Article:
New Study Shows Vaping Less Harmful Again
A study done by a Big Tobacco company has proven yet again that vaping is less harmful than smoking traditional cigarettes.
The Sun is reporting that British American Tobacco, which produces brands like Benson and Hedges, Dunhill and Lucky Strike, funded the new study. The company has also entered into the vape market; it launched their first product in that market in 2013 under the name Vype. The company is also allocating resources to learning more about “alternative tobacco and nicotine products,” signaling that British American Tobacco may be ready to take on a role in the industry.
The study focused on how both vaping and smoking can affect the genome’s in a person’s DNA. Human DNA has over 25,000 genomes located within its structure and damage to the genome sequence can lead to fatal disease, including cancer, heart disease, and respiratory problems. By choosing to study how smoking can affect it, scientists are learning about whether or not vaping is better for people than smoking.
Scientists utilized a 3D model of a human airway that was built specifically for the experiment. Smoke and vapor were separately exposed to the tissue for one full hour for the first test; the amount of nicotine was equal to what could be found in one cigarette. A second test doubled the nicotine that was present.
The study measured the effect on genes by using the “on and off” measurement, meaning that the scientists mapped which genes were turned on or off by the smoke or vapor after the time limit was finished. This measurement was done 24 hours and 48 hours after the one-hour exposure to understand how time affects the genomes.
The results were astonishing.
The results showed that the tissue that was exposed to cigarette smoke showed that 873 genomes were affected after 24 hours. 205 genomes were affected 48 hours after the fact as well.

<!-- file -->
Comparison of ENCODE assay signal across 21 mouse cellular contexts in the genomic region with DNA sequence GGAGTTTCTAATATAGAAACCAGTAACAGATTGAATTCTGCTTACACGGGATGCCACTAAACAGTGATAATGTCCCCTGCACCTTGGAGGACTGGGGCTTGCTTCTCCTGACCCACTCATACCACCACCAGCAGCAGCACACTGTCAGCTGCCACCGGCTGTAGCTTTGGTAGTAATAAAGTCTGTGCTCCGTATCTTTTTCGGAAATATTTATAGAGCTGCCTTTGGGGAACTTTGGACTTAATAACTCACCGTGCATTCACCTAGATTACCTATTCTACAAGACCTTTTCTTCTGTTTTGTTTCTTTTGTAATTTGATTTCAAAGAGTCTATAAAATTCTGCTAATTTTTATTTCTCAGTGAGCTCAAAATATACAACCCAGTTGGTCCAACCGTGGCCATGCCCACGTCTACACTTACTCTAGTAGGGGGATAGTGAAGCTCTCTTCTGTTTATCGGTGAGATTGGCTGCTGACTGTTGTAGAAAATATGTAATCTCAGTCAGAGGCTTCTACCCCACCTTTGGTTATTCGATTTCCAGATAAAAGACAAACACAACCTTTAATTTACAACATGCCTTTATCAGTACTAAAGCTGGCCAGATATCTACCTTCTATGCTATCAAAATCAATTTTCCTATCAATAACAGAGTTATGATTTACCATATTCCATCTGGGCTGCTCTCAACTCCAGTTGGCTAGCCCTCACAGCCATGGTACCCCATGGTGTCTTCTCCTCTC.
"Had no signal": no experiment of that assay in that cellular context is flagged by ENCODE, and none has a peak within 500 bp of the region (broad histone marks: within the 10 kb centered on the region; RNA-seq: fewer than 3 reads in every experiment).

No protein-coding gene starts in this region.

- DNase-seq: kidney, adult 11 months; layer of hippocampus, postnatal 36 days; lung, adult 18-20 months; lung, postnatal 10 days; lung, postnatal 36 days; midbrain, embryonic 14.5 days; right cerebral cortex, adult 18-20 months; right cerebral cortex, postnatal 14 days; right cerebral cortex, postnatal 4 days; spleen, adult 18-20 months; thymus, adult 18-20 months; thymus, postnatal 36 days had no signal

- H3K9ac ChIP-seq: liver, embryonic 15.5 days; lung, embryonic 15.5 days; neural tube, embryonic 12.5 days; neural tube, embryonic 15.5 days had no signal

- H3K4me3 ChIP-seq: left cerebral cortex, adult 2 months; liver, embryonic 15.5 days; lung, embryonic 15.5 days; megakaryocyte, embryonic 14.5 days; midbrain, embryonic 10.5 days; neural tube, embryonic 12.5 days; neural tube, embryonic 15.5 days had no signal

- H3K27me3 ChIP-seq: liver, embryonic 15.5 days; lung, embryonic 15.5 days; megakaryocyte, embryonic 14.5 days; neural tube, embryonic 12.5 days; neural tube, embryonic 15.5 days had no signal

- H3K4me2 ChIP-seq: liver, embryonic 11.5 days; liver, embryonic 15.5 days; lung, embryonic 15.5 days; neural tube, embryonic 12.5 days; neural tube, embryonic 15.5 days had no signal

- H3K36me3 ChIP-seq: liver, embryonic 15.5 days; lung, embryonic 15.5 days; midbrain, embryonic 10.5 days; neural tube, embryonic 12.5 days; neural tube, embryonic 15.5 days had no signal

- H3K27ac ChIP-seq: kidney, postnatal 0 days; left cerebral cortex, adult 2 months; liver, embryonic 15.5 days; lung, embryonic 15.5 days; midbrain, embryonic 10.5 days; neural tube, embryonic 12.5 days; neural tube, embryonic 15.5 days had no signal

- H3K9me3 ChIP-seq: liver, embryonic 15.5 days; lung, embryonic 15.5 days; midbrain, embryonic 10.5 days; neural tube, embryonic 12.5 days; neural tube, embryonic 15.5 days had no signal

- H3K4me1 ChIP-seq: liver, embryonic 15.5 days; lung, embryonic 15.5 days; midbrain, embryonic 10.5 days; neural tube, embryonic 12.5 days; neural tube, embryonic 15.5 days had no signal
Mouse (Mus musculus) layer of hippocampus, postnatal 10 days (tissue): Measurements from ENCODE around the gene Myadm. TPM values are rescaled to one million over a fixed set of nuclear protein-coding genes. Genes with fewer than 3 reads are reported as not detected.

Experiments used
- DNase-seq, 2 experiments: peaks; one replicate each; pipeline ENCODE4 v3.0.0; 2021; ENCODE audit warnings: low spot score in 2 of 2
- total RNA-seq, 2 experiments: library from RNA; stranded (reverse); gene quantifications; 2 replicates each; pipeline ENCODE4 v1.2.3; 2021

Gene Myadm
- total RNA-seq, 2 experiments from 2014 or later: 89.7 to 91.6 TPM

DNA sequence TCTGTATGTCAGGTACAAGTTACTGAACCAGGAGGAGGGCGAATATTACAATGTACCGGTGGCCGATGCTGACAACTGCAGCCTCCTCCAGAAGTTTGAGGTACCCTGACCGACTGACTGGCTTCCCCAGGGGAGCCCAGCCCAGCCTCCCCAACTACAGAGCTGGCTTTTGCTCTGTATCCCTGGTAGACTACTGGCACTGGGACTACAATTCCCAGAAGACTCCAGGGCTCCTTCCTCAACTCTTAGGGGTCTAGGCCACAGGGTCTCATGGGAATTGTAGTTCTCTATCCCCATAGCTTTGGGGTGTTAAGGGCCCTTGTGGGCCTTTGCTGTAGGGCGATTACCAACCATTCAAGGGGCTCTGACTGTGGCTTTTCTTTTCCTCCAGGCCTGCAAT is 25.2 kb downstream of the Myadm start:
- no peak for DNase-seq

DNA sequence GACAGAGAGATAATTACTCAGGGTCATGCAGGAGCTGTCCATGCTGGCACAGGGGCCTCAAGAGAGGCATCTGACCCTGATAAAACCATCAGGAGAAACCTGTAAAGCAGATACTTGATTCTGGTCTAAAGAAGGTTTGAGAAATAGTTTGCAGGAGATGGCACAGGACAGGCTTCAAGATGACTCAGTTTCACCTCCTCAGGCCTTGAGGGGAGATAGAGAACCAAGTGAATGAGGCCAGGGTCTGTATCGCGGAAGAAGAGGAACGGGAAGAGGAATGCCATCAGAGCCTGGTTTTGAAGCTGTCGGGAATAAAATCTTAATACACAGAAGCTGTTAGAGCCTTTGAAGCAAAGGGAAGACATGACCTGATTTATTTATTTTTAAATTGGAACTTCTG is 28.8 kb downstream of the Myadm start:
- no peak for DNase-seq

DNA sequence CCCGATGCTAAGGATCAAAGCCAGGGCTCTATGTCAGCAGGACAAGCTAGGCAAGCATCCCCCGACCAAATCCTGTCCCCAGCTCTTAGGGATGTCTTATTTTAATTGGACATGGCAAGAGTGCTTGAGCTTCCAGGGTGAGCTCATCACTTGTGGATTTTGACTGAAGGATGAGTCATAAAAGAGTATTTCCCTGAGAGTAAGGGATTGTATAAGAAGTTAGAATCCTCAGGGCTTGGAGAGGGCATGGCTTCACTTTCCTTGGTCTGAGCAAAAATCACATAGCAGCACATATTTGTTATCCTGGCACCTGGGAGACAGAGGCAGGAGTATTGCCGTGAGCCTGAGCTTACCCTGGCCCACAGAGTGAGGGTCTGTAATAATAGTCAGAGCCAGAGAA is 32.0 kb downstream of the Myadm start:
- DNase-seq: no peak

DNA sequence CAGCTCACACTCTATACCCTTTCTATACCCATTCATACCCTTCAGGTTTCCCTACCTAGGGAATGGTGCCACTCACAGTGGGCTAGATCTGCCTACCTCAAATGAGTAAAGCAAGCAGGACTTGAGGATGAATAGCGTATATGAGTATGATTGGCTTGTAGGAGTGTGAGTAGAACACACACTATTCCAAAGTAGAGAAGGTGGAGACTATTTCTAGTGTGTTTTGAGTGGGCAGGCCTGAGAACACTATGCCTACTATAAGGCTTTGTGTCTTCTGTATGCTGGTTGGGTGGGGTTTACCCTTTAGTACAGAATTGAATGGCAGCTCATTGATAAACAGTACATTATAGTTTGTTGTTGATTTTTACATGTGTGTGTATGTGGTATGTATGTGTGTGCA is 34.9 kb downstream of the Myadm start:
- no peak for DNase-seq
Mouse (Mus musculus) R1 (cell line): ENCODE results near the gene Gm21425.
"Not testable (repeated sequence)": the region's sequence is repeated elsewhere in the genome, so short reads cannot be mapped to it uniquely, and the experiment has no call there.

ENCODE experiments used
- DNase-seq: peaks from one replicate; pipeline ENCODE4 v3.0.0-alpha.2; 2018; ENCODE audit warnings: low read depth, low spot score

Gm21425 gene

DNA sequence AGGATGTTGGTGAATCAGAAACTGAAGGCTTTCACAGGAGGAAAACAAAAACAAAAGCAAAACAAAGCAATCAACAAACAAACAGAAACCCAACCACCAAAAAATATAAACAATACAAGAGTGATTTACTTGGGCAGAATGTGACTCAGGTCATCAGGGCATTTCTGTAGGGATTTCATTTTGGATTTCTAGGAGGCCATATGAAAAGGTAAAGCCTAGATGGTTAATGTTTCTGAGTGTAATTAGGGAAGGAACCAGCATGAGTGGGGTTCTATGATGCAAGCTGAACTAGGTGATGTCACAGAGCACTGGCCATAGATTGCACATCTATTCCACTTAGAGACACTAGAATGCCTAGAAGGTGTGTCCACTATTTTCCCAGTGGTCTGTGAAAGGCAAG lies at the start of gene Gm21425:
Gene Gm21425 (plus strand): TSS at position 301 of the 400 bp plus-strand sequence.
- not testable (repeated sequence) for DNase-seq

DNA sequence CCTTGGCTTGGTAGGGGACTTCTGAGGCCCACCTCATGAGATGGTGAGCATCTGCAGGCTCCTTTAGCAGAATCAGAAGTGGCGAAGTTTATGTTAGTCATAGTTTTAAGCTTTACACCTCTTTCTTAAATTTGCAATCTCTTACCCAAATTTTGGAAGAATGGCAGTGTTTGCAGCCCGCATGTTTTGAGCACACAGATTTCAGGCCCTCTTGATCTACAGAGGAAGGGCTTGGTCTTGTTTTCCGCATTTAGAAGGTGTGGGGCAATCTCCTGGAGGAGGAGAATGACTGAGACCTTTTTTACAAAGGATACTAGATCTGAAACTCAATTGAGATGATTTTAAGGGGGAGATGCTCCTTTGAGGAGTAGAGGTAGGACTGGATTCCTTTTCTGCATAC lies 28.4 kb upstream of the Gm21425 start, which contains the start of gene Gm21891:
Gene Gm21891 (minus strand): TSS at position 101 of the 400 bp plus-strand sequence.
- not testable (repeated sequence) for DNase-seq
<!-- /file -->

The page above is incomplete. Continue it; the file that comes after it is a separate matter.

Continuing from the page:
Researchers also measured the vapor and found that the genomes affected were significantly less. Just three genomes were affected 24 hours after exposure and one was affected after 48 hours after the one-hour exposure of vapor.
Scientists also noted that the investigation showed that cigarette smoke caused changes to the genomes associated with the development of severe diseases, including lung cancer, inflammation, and fibrosis. The investigation also proved that vapor from vape mods only had minor effects on genes that are associated with cell metabolism and oxidative stress processes, which is the process that can produce free radicals.
Vapers should be aware that past studies have shown links between oxidative processes in DNA and diseases, particularly those that affect the aging process. This includes some forms of cancer and Alzheimer’s. The latter disease, however, does seem to be helped by the introduction of nicotine, a topic that readers can learn more about here.
Dr. James Murphy, who heads the reduced risk substantiation unit at British American Tobacco, spoke about the study and its results, stating that:
“Our results clearly show that cigarette smoke has an adverse effect on cells, triggering a robust gene expression response. However, even at an equivalent or higher dose of nicotine, acute exposure to the test e-cigarette vapour has very limited impact on gene expression compared to cigarette smoke exposure – it’s a striking difference.”